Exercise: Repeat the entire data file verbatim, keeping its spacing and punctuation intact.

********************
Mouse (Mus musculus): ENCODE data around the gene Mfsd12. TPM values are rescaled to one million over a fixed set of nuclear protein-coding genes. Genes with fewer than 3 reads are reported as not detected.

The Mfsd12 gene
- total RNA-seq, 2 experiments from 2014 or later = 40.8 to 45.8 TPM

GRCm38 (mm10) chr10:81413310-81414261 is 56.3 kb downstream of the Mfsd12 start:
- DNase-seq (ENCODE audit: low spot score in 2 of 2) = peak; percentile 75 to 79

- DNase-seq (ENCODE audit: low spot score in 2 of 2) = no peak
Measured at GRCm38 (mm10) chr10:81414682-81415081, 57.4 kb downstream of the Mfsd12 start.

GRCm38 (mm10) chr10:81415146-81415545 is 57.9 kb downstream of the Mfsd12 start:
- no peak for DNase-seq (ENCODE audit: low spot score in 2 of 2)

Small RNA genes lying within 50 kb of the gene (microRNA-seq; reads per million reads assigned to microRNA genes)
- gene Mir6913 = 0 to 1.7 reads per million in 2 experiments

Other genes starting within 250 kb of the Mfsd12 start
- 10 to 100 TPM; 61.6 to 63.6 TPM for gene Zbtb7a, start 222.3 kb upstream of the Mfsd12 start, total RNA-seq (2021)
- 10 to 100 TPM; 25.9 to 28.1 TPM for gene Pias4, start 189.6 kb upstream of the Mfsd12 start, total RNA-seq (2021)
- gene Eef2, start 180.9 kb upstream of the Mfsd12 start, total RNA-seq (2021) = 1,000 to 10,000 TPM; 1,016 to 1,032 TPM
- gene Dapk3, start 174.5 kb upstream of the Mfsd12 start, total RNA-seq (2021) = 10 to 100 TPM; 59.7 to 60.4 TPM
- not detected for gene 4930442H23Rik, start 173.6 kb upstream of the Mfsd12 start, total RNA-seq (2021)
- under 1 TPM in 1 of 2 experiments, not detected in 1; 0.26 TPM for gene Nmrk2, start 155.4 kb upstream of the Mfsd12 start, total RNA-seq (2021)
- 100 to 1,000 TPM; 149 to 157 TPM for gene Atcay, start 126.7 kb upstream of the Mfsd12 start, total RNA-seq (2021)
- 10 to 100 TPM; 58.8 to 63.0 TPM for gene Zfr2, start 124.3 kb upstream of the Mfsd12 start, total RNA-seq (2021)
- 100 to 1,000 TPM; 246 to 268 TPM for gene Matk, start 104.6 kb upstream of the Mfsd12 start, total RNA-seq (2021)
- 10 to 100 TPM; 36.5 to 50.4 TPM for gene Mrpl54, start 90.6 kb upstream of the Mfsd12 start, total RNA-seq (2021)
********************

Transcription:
Mouse (Mus musculus): ENCODE data around the gene Mfsd12. TPM values are rescaled to one million over a fixed set of nuclear protein-coding genes. Genes with fewer than 3 reads are reported as not detected.

The Mfsd12 gene
- total RNA-seq, 2 experiments from 2014 or later = 40.8 to 45.8 TPM

GRCm38 (mm10) chr10:81413310-81414261 is 56.3 kb downstream of the Mfsd12 start:
- DNase-seq (ENCODE audit: low spot score in 2 of 2) = peak; percentile 75 to 79

- DNase-seq (ENCODE audit: low spot score in 2 of 2) = no peak
Measured at GRCm38 (mm10) chr10:81414682-81415081, 57.4 kb downstream of the Mfsd12 start.

GRCm38 (mm10) chr10:81415146-81415545 is 57.9 kb downstream of the Mfsd12 start:
- no peak for DNase-seq (ENCODE audit: low spot score in 2 of 2)

Small RNA genes lying within 50 kb of the gene (microRNA-seq; reads per million reads assigned to microRNA genes)
- gene Mir6913 = 0 to 1.7 reads per million in 2 experiments

Other genes starting within 250 kb of the Mfsd12 start
- 10 to 100 TPM; 61.6 to 63.6 TPM for gene Zbtb7a, start 222.3 kb upstream of the Mfsd12 start, total RNA-seq (2021)
- 10 to 100 TPM; 25.9 to 28.1 TPM for gene Pias4, start 189.6 kb upstream of the Mfsd12 start, total RNA-seq (2021)
- gene Eef2, start 180.9 kb upstream of the Mfsd12 start, total RNA-seq (2021) = 1,000 to 10,000 TPM; 1,016 to 1,032 TPM
- gene Dapk3, start 174.5 kb upstream of the Mfsd12 start, total RNA-seq (2021) = 10 to 100 TPM; 59.7 to 60.4 TPM
- not detected for gene 4930442H23Rik, start 173.6 kb upstream of the Mfsd12 start, total RNA-seq (2021)
- under 1 TPM in 1 of 2 experiments, not detected in 1; 0.26 TPM for gene Nmrk2, start 155.4 kb upstream of the Mfsd12 start, total RNA-seq (2021)
- 100 to 1,000 TPM; 149 to 157 TPM for gene Atcay, start 126.7 kb upstream of the Mfsd12 start, total RNA-seq (2021)
- 10 to 100 TPM; 58.8 to 63.0 TPM for gene Zfr2, start 124.3 kb upstream of the Mfsd12 start, total RNA-seq (2021)
- 100 to 1,000 TPM; 246 to 268 TPM for gene Matk, start 104.6 kb upstream of the Mfsd12 start, total RNA-seq (2021)
- 10 to 100 TPM; 36.5 to 50.4 TPM for gene Mrpl54, start 90.6 kb upstream of the Mfsd12 start, total RNA-seq (2021)